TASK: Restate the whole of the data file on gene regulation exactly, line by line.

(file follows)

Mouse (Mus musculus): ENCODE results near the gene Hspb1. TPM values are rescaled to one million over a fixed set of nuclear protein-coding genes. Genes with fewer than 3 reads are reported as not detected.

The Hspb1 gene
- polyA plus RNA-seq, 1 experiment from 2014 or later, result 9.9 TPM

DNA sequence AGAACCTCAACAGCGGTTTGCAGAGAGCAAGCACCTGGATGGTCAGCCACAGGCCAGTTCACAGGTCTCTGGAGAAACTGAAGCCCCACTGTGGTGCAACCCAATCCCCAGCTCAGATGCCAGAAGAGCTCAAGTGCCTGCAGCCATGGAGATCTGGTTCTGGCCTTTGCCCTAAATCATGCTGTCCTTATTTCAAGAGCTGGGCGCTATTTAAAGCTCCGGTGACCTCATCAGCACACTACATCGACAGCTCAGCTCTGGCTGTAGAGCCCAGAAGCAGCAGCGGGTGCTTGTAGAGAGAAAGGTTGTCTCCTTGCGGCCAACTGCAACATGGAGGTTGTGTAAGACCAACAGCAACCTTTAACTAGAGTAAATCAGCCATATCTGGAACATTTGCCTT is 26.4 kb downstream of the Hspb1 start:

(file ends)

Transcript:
Mouse (Mus musculus): ENCODE results near the gene Hspb1. TPM values are rescaled to one million over a fixed set of nuclear protein-coding genes. Genes with fewer than 3 reads are reported as not detected.

The Hspb1 gene
- polyA plus RNA-seq, 1 experiment from 2014 or later, result 9.9 TPM

DNA sequence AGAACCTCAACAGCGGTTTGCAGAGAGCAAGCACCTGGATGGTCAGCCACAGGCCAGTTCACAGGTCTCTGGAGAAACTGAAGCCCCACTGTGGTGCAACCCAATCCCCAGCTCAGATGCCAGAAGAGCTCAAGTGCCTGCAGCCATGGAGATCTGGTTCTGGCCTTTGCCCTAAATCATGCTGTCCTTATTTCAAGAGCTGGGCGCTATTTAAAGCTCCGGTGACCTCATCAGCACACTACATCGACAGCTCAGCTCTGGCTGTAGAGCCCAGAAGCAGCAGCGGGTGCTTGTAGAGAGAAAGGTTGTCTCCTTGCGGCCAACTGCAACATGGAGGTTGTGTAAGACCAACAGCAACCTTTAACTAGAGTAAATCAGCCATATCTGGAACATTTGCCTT is 26.4 kb downstream of the Hspb1 start: